Almost three and a half years into the Obama administration, at what point do the American people just say, you know what? We don't care what he inherited. We want to know what he did himself and do you start to use that argument?

PSAKI: The thrust of what the president talks about on the campaign trail and when he's out doing official events is about the steps he has taken since he came into office, the difference they've made and what we still need to do moving forward.

What I meant when I said inherited was, he came into office as we know and history tells us when the economy was in the worst state it had been about in a generation. That's just the facts.

So I don't think it never has been, I don't think it will be his focus to talk about what happened during the Bush administration. He's going to talk about the steps he has put in place and what it meant for workers and why people need to keep him in office.

O'BRIEN: Jen Psaki joining us this morning. It's nice to talk to you. Thanks for being with us.

PSAKI: Great talking to you. Have a good day.

O'BRIEN: Likewise, I appreciate that.

Still ahead this morning on STARTING POINT, we're going to take you inside that massacre in Afghanistan that happened allegedly at the hands of an American soldier.

The first western reporter to go in and visit the villagers and talk to the children there who were witnesses will join us up next. Stay with us.


O'BRIEN: Our get real this morning. We have seen. We have talked about the pitfalls of texting while you are walking. People don't do it even they do it all the time. Who could forget the woman who is texting not paying attention and she fell into the fountain?

Remember that poor woman? There she is, awful, right? Then there was a woman we talked to on the show. She was texting and she fell into -- off a pier and had to have people jump in and rescue her.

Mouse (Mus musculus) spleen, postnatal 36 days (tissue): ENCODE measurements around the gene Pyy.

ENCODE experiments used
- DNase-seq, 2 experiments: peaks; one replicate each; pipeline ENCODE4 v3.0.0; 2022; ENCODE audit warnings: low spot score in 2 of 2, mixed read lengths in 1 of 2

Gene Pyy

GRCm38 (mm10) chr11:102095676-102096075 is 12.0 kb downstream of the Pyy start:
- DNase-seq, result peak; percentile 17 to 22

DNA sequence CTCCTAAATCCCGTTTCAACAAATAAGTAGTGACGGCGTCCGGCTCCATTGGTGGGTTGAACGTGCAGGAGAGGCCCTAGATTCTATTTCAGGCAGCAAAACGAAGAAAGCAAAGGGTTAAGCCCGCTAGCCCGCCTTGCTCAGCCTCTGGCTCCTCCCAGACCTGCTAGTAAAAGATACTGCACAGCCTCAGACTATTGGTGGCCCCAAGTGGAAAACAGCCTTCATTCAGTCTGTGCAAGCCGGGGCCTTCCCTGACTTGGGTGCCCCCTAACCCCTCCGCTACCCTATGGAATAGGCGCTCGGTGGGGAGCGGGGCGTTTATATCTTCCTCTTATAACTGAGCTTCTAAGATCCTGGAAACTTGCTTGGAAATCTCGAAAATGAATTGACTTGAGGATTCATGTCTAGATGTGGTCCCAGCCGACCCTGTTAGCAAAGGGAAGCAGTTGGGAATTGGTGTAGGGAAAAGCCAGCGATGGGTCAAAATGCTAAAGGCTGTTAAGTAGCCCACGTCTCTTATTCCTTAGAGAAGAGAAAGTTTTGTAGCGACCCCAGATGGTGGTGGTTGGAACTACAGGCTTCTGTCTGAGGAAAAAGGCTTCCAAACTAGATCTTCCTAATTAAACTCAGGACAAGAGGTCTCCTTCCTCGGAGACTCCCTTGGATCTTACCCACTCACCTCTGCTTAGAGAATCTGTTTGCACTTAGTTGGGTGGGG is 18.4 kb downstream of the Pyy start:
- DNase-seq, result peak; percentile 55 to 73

FUGELSANG: Explains all of this, by the way.

O'BRIEN: Then there was this, a guy walking down a driveway. Take a look. You could see him right there, going the other way, if you will. Yes, yes, that would be a black bear.

LIZZA: They caught this on video. I had no idea.

O'BRIEN: Yes, so there's been a black bear in Glendale, California, and he suddenly realizes this bear is heading down -- the bear loves meatballs and digging into people's garbage.

CAIN: They know him well. I didn't realize that. He was a friendly bear.

O'BRIEN: What they said was he was a bear who's digging into people's garbage, digging meatballs. Apparently, it was something that he liked. They were able to catch him and they --

LIZZA: You know what's good about it. This guy was telling his boss he was late for work. If that boss did not trust him, he trusts him now.

O'BRIEN: That was me. That was me. There was a bear in my house. The funny thing, have you read the tweets from the bear? So someone has set up -- tweeting for the bear. And his name is Glen Bearian, need a spokesbear?

I look cute on TV. I can sell more than just delicious meatballs. They eventually shot him three types with a tranquilizer gun and hauled him deep into the Angeles National Forest and he tweeted maybe they took a wrong turn and ended up in my forest.

Running for a president, vote Glen Bearian, 2012 presidential election. Read my lips -- you don't think these jokes are good, John?

FUGELSANG: No, I don't. No, I don't.

O'BRIEN: I think this is hysterical.

FUGELSANG: Well, it's charming. I feel bad for the bear because Glendale is a nice place. The schools are fantastic. It's so hard for a bear to move into that neighborhood.

O'BRIEN: I thought it's great and now, of course, he's safe. People really worried about the bear, he's fine.

FUGELSANG: Animal control was called to the scene. He's been there for awhile seeing him for quite a while. I'm afraid we'll see a lot more in this country. CAIN: They knew his appetite.

O'BRIEN: He knew the schedule of the dumpster trucks. They could tell he knew what homes to hit on what days because of the schedule, a smart bear.

FUGELSANG: Bears have calendar apps.

LIZZA: I can barely get enough of these techs.

FUGELSANG: I'm out of here.

O'BRIEN: Still ahead this morning on STARTING POINT, we're going to take you inside the Afghanistan massacre that happened allegedly at the hands of an American soldier.

The first western reporter to visit the villages and talk to the children there will join us up next. We're back in just a moment.


O'BRIEN: Welcome back, everybody. We've been talking about the breaking news happening off the coast of Indonesia. People are now worried about a potential tsunami possibly hitting some of the countries off the Indian Ocean.